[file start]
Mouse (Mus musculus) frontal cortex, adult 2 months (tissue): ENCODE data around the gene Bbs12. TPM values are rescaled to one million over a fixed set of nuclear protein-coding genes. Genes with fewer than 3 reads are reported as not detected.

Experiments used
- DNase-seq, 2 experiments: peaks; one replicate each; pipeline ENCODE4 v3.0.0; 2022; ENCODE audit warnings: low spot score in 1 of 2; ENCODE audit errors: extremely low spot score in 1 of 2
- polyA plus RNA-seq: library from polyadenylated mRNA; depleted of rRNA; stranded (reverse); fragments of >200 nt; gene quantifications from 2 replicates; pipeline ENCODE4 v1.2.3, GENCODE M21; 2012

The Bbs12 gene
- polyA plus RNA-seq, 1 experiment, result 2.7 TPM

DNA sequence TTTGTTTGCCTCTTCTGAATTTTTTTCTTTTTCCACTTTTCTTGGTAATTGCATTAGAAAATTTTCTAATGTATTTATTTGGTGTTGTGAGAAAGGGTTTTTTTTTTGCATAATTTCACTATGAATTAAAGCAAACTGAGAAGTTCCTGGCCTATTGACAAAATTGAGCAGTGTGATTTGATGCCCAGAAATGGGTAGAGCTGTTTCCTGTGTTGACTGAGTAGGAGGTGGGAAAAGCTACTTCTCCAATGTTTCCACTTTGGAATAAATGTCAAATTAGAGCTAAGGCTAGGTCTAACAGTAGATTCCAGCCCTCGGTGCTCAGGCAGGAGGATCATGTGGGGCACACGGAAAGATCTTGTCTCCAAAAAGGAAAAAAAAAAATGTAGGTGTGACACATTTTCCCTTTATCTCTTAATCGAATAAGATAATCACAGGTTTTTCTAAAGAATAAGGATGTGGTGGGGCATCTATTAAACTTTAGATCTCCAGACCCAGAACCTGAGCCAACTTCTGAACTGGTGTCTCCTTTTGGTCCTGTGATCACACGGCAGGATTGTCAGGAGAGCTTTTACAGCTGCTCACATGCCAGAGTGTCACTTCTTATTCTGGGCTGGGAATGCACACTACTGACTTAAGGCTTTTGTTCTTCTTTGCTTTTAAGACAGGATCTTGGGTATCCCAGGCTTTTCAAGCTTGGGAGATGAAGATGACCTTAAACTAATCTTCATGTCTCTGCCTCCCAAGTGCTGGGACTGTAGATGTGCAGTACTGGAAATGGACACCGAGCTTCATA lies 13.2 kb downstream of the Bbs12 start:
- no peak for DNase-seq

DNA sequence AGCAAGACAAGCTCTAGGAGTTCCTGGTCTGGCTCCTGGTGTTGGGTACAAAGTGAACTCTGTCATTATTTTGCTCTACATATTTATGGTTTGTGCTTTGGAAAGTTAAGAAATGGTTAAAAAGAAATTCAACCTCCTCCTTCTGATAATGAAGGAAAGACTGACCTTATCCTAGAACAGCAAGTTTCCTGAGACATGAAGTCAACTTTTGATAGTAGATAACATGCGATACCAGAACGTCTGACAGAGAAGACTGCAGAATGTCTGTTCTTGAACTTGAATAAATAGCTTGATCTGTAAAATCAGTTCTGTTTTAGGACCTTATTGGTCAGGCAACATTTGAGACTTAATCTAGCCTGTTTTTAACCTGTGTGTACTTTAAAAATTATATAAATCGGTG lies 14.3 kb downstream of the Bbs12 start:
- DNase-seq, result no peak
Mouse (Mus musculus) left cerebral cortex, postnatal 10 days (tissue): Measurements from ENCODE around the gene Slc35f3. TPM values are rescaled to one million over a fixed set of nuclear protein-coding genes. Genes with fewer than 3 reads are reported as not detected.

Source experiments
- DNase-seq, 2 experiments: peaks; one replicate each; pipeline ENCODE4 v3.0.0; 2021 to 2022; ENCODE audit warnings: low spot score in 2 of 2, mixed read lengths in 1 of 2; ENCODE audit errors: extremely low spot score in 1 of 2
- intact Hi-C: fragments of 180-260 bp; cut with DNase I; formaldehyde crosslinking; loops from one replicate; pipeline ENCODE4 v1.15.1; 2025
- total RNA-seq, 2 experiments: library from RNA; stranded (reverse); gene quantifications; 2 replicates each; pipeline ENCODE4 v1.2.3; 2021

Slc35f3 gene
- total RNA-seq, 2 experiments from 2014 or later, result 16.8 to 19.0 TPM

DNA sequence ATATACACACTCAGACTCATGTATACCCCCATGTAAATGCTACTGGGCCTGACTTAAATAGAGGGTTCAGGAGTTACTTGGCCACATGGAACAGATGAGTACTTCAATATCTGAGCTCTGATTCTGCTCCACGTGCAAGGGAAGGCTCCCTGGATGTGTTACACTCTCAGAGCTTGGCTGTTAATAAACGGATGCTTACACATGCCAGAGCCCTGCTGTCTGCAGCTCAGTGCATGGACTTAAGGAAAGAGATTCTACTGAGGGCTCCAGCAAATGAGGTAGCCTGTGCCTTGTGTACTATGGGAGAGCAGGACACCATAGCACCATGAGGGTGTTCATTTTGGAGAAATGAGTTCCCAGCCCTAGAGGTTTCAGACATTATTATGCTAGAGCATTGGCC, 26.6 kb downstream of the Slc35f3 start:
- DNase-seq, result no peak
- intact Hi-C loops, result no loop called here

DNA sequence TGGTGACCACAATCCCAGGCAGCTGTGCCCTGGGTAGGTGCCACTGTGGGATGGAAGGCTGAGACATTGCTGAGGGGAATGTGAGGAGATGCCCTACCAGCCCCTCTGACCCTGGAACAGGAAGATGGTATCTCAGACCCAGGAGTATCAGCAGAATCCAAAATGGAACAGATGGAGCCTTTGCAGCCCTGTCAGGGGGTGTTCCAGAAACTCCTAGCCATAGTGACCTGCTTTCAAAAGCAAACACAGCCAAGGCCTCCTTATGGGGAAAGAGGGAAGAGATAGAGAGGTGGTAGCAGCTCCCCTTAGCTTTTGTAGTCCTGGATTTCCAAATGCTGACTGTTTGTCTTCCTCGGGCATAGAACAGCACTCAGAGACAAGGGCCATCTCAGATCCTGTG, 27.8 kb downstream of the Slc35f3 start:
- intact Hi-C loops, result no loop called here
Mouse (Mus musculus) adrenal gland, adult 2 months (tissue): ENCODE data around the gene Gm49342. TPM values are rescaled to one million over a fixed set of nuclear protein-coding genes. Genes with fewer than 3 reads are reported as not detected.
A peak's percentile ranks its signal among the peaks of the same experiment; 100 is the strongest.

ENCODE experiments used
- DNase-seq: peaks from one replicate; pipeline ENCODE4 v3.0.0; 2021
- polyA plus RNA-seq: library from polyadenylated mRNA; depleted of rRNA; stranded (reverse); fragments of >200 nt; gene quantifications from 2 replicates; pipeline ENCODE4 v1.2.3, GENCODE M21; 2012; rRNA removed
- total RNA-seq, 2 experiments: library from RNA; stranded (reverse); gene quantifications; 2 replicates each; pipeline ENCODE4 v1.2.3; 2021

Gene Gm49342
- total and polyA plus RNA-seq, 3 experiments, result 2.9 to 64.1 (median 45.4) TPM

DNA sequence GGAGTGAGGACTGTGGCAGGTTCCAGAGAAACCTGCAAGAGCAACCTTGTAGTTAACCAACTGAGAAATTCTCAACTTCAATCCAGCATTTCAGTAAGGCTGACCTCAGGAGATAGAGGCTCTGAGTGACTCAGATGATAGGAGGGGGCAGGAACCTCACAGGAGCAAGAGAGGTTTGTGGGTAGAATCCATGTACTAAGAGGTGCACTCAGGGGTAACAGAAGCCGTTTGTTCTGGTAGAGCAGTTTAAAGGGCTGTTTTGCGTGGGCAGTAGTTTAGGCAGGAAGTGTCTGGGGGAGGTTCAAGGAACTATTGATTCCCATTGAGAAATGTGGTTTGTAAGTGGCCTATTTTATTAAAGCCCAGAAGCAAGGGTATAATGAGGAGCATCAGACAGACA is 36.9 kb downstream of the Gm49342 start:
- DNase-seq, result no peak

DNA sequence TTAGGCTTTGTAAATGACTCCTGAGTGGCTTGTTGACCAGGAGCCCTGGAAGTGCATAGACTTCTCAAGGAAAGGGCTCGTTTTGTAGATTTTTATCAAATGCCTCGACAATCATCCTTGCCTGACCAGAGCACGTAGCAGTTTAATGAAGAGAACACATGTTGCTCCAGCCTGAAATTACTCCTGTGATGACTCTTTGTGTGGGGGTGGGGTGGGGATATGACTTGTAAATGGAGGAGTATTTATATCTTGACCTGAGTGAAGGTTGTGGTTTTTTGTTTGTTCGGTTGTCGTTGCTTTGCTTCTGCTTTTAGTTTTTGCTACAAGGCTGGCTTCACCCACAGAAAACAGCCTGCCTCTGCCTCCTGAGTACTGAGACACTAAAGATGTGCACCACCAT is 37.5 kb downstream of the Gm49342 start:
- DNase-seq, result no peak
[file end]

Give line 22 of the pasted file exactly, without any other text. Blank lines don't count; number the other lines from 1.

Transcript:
- intact Hi-C loops, result no loop called here